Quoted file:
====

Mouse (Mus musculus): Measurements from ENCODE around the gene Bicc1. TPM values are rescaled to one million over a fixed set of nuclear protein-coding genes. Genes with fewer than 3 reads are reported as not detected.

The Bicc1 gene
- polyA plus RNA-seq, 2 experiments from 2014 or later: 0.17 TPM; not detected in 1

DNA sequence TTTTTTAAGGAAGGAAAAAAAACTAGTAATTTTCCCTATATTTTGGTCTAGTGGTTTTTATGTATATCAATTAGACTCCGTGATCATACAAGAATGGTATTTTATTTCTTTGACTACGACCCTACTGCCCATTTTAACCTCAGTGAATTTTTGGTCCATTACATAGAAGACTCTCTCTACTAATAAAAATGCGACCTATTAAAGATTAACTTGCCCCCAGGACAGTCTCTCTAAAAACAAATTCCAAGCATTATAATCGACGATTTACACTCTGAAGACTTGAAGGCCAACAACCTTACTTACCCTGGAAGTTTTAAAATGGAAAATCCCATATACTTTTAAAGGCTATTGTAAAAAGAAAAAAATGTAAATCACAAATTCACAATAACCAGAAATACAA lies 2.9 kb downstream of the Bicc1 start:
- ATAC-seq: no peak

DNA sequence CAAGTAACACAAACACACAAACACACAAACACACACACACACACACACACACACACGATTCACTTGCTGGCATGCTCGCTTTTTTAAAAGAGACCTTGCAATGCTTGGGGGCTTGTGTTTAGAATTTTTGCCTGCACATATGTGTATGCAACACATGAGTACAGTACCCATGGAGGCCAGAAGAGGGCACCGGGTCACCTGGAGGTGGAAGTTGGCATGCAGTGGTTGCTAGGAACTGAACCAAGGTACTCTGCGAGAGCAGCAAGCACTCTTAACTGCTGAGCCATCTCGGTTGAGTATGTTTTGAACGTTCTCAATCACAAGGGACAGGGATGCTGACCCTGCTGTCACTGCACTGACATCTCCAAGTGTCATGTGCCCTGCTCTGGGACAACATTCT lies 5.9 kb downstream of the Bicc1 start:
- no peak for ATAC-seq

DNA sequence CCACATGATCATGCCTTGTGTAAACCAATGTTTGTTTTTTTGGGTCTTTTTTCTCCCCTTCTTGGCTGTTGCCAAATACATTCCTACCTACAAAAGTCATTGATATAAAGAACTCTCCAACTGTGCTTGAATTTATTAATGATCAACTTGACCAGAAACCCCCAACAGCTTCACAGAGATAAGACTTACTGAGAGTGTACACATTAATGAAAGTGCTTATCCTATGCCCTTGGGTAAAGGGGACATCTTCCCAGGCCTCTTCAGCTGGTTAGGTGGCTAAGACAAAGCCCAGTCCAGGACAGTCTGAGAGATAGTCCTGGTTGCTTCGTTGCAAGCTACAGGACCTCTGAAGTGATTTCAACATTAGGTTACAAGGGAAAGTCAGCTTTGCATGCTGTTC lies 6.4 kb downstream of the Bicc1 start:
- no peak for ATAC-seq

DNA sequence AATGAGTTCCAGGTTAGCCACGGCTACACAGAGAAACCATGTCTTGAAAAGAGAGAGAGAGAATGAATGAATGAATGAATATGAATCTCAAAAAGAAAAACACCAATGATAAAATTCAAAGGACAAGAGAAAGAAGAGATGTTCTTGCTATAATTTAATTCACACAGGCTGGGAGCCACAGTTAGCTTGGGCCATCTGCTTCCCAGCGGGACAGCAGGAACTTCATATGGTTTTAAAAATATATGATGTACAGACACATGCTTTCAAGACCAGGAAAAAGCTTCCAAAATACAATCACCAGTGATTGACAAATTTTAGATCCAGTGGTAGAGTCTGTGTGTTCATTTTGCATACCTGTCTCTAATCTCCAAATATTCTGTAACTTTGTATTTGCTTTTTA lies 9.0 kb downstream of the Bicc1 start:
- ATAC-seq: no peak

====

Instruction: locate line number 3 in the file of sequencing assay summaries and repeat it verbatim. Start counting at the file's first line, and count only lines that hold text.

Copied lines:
- polyA plus RNA-seq, 2 experiments from 2014 or later: 0.17 TPM; not detected in 1